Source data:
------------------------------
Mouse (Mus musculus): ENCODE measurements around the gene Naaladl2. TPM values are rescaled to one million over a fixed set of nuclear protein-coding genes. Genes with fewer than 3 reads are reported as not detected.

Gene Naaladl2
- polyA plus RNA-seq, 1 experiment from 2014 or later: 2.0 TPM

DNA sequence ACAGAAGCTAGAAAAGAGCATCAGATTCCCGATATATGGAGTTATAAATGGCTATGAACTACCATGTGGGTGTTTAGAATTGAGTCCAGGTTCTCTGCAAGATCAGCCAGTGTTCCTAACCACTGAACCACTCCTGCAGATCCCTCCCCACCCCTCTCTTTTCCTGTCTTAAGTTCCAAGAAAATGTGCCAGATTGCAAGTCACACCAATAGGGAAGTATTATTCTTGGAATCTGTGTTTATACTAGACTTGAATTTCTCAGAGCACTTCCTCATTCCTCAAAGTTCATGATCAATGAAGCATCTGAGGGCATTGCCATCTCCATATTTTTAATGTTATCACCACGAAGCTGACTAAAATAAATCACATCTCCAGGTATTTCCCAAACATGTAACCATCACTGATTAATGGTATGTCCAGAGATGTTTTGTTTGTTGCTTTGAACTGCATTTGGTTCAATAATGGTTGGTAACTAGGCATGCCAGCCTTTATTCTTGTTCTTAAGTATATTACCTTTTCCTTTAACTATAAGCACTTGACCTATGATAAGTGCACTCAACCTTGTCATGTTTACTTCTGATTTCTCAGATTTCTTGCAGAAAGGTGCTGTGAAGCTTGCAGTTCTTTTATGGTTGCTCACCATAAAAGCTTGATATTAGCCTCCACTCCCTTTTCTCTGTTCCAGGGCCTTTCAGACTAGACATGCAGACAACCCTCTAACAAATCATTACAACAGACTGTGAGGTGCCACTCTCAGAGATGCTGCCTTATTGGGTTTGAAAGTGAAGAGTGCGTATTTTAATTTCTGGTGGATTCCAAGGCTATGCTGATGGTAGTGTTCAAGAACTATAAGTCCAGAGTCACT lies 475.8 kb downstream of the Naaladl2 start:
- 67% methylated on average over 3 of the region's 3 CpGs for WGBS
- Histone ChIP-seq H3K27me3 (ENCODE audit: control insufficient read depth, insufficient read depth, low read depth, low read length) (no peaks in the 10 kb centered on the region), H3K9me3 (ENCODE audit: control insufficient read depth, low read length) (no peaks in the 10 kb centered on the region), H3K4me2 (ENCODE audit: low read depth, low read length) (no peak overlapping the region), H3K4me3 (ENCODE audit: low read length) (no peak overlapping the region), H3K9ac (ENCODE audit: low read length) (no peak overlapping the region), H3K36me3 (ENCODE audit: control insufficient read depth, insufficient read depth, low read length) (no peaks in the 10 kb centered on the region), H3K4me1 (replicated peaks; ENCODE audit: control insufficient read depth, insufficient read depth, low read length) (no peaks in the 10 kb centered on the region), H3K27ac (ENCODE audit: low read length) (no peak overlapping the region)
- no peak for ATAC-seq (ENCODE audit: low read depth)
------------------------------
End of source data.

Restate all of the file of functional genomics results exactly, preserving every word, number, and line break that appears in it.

Mouse (Mus musculus): ENCODE measurements around the gene Naaladl2. TPM values are rescaled to one million over a fixed set of nuclear protein-coding genes. Genes with fewer than 3 reads are reported as not detected.

Gene Naaladl2
- polyA plus RNA-seq, 1 experiment from 2014 or later: 2.0 TPM

DNA sequence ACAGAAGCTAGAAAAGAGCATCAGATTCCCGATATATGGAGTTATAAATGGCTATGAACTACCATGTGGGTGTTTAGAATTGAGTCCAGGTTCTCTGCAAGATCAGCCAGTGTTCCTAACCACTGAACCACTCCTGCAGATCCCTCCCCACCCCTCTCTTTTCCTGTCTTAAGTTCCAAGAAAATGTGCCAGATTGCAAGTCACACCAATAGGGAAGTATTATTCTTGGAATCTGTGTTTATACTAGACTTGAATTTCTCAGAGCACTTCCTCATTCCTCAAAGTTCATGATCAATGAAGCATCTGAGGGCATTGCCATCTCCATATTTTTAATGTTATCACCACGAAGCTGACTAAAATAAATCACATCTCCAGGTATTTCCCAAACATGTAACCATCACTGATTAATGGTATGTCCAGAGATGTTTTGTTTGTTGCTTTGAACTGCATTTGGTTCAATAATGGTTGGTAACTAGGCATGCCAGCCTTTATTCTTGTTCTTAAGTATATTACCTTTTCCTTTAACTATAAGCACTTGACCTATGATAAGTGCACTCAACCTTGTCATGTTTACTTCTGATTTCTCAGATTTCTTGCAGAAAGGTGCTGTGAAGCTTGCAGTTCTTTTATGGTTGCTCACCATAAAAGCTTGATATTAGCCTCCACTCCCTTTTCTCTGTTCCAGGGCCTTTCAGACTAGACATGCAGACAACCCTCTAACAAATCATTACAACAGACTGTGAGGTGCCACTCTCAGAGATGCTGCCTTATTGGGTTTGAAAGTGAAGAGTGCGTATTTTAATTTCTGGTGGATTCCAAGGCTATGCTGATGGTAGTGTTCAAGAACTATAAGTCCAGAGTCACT lies 475.8 kb downstream of the Naaladl2 start:
- 67% methylated on average over 3 of the region's 3 CpGs for WGBS
- Histone ChIP-seq H3K27me3 (ENCODE audit: control insufficient read depth, insufficient read depth, low read depth, low read length) (no peaks in the 10 kb centered on the region), H3K9me3 (ENCODE audit: control insufficient read depth, low read length) (no peaks in the 10 kb centered on the region), H3K4me2 (ENCODE audit: low read depth, low read length) (no peak overlapping the region), H3K4me3 (ENCODE audit: low read length) (no peak overlapping the region), H3K9ac (ENCODE audit: low read length) (no peak overlapping the region), H3K36me3 (ENCODE audit: control insufficient read depth, insufficient read depth, low read length) (no peaks in the 10 kb centered on the region), H3K4me1 (replicated peaks; ENCODE audit: control insufficient read depth, insufficient read depth, low read length) (no peaks in the 10 kb centered on the region), H3K27ac (ENCODE audit: low read length) (no peak overlapping the region)
- no peak for ATAC-seq (ENCODE audit: low read depth)